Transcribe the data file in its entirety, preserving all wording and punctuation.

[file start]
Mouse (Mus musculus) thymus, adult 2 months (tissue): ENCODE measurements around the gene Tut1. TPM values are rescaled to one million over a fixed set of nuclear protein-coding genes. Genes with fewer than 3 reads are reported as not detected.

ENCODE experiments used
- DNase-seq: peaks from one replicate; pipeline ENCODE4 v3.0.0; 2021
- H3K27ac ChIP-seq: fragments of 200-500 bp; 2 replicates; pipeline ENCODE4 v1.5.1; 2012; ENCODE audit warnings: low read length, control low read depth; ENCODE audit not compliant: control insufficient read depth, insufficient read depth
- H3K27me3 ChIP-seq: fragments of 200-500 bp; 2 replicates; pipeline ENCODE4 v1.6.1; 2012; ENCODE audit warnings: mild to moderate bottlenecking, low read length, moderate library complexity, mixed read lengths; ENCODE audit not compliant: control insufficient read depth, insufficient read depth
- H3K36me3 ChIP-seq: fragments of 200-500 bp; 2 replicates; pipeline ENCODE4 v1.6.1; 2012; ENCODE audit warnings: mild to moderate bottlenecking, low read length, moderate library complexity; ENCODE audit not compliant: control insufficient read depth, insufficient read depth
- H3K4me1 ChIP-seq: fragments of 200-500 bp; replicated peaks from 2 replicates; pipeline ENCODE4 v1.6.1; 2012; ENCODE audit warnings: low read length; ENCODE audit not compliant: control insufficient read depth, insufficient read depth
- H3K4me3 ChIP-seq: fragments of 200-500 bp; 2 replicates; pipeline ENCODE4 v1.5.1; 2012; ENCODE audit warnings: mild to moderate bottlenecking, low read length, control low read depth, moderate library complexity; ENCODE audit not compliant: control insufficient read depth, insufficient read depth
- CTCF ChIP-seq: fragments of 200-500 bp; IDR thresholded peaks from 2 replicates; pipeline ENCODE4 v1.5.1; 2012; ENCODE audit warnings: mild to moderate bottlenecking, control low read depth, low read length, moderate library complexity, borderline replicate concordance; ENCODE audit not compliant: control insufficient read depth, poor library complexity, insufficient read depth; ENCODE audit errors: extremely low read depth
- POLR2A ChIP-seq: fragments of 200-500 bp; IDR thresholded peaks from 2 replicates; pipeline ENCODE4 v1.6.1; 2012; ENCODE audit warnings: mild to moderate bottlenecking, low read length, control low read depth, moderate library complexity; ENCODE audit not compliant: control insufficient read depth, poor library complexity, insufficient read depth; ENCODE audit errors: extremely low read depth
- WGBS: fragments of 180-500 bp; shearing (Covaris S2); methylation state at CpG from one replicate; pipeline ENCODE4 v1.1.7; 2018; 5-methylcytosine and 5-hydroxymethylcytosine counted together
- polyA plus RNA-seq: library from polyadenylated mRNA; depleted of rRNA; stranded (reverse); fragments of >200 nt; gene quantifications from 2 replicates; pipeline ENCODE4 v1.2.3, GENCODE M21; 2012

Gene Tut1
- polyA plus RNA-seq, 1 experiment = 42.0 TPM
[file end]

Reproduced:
Mouse (Mus musculus) thymus, adult 2 months (tissue): ENCODE measurements around the gene Tut1. TPM values are rescaled to one million over a fixed set of nuclear protein-coding genes. Genes with fewer than 3 reads are reported as not detected.

ENCODE experiments used
- DNase-seq: peaks from one replicate; pipeline ENCODE4 v3.0.0; 2021
- H3K27ac ChIP-seq: fragments of 200-500 bp; 2 replicates; pipeline ENCODE4 v1.5.1; 2012; ENCODE audit warnings: low read length, control low read depth; ENCODE audit not compliant: control insufficient read depth, insufficient read depth
- H3K27me3 ChIP-seq: fragments of 200-500 bp; 2 replicates; pipeline ENCODE4 v1.6.1; 2012; ENCODE audit warnings: mild to moderate bottlenecking, low read length, moderate library complexity, mixed read lengths; ENCODE audit not compliant: control insufficient read depth, insufficient read depth
- H3K36me3 ChIP-seq: fragments of 200-500 bp; 2 replicates; pipeline ENCODE4 v1.6.1; 2012; ENCODE audit warnings: mild to moderate bottlenecking, low read length, moderate library complexity; ENCODE audit not compliant: control insufficient read depth, insufficient read depth
- H3K4me1 ChIP-seq: fragments of 200-500 bp; replicated peaks from 2 replicates; pipeline ENCODE4 v1.6.1; 2012; ENCODE audit warnings: low read length; ENCODE audit not compliant: control insufficient read depth, insufficient read depth
- H3K4me3 ChIP-seq: fragments of 200-500 bp; 2 replicates; pipeline ENCODE4 v1.5.1; 2012; ENCODE audit warnings: mild to moderate bottlenecking, low read length, control low read depth, moderate library complexity; ENCODE audit not compliant: control insufficient read depth, insufficient read depth
- CTCF ChIP-seq: fragments of 200-500 bp; IDR thresholded peaks from 2 replicates; pipeline ENCODE4 v1.5.1; 2012; ENCODE audit warnings: mild to moderate bottlenecking, control low read depth, low read length, moderate library complexity, borderline replicate concordance; ENCODE audit not compliant: control insufficient read depth, poor library complexity, insufficient read depth; ENCODE audit errors: extremely low read depth
- POLR2A ChIP-seq: fragments of 200-500 bp; IDR thresholded peaks from 2 replicates; pipeline ENCODE4 v1.6.1; 2012; ENCODE audit warnings: mild to moderate bottlenecking, low read length, control low read depth, moderate library complexity; ENCODE audit not compliant: control insufficient read depth, poor library complexity, insufficient read depth; ENCODE audit errors: extremely low read depth
- WGBS: fragments of 180-500 bp; shearing (Covaris S2); methylation state at CpG from one replicate; pipeline ENCODE4 v1.1.7; 2018; 5-methylcytosine and 5-hydroxymethylcytosine counted together
- polyA plus RNA-seq: library from polyadenylated mRNA; depleted of rRNA; stranded (reverse); fragments of >200 nt; gene quantifications from 2 replicates; pipeline ENCODE4 v1.2.3, GENCODE M21; 2012

Gene Tut1
- polyA plus RNA-seq, 1 experiment = 42.0 TPM